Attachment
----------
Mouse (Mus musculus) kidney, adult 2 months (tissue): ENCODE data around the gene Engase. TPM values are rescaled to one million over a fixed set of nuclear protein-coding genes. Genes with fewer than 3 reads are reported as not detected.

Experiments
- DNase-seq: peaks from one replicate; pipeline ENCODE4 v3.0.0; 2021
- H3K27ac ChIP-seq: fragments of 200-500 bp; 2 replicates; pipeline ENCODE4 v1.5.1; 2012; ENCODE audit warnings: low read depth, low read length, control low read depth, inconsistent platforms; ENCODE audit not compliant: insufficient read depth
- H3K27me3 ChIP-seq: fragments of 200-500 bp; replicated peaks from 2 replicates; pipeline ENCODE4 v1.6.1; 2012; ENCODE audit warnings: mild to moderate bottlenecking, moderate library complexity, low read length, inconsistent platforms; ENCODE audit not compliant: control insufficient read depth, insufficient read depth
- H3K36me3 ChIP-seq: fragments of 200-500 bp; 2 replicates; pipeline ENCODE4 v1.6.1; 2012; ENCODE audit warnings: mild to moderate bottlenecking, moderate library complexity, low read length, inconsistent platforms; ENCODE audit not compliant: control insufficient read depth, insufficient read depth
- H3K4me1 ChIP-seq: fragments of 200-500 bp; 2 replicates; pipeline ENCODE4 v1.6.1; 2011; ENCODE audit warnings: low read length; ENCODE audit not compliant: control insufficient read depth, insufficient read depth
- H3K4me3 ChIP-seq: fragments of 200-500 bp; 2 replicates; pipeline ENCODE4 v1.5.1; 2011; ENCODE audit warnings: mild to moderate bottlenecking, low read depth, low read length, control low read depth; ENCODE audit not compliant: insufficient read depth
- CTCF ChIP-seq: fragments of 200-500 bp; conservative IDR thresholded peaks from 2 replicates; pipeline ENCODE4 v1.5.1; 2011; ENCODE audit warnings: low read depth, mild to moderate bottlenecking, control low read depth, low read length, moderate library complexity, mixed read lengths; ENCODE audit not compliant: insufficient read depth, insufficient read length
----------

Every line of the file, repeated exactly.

Mouse (Mus musculus) kidney, adult 2 months (tissue): ENCODE data around the gene Engase. TPM values are rescaled to one million over a fixed set of nuclear protein-coding genes. Genes with fewer than 3 reads are reported as not detected.

Experiments
- DNase-seq: peaks from one replicate; pipeline ENCODE4 v3.0.0; 2021
- H3K27ac ChIP-seq: fragments of 200-500 bp; 2 replicates; pipeline ENCODE4 v1.5.1; 2012; ENCODE audit warnings: low read depth, low read length, control low read depth, inconsistent platforms; ENCODE audit not compliant: insufficient read depth
- H3K27me3 ChIP-seq: fragments of 200-500 bp; replicated peaks from 2 replicates; pipeline ENCODE4 v1.6.1; 2012; ENCODE audit warnings: mild to moderate bottlenecking, moderate library complexity, low read length, inconsistent platforms; ENCODE audit not compliant: control insufficient read depth, insufficient read depth
- H3K36me3 ChIP-seq: fragments of 200-500 bp; 2 replicates; pipeline ENCODE4 v1.6.1; 2012; ENCODE audit warnings: mild to moderate bottlenecking, moderate library complexity, low read length, inconsistent platforms; ENCODE audit not compliant: control insufficient read depth, insufficient read depth
- H3K4me1 ChIP-seq: fragments of 200-500 bp; 2 replicates; pipeline ENCODE4 v1.6.1; 2011; ENCODE audit warnings: low read length; ENCODE audit not compliant: control insufficient read depth, insufficient read depth
- H3K4me3 ChIP-seq: fragments of 200-500 bp; 2 replicates; pipeline ENCODE4 v1.5.1; 2011; ENCODE audit warnings: mild to moderate bottlenecking, low read depth, low read length, control low read depth; ENCODE audit not compliant: insufficient read depth
- CTCF ChIP-seq: fragments of 200-500 bp; conservative IDR thresholded peaks from 2 replicates; pipeline ENCODE4 v1.5.1; 2011; ENCODE audit warnings: low read depth, mild to moderate bottlenecking, control low read depth, low read length, moderate library complexity, mixed read lengths; ENCODE audit not compliant: insufficient read depth, insufficient read length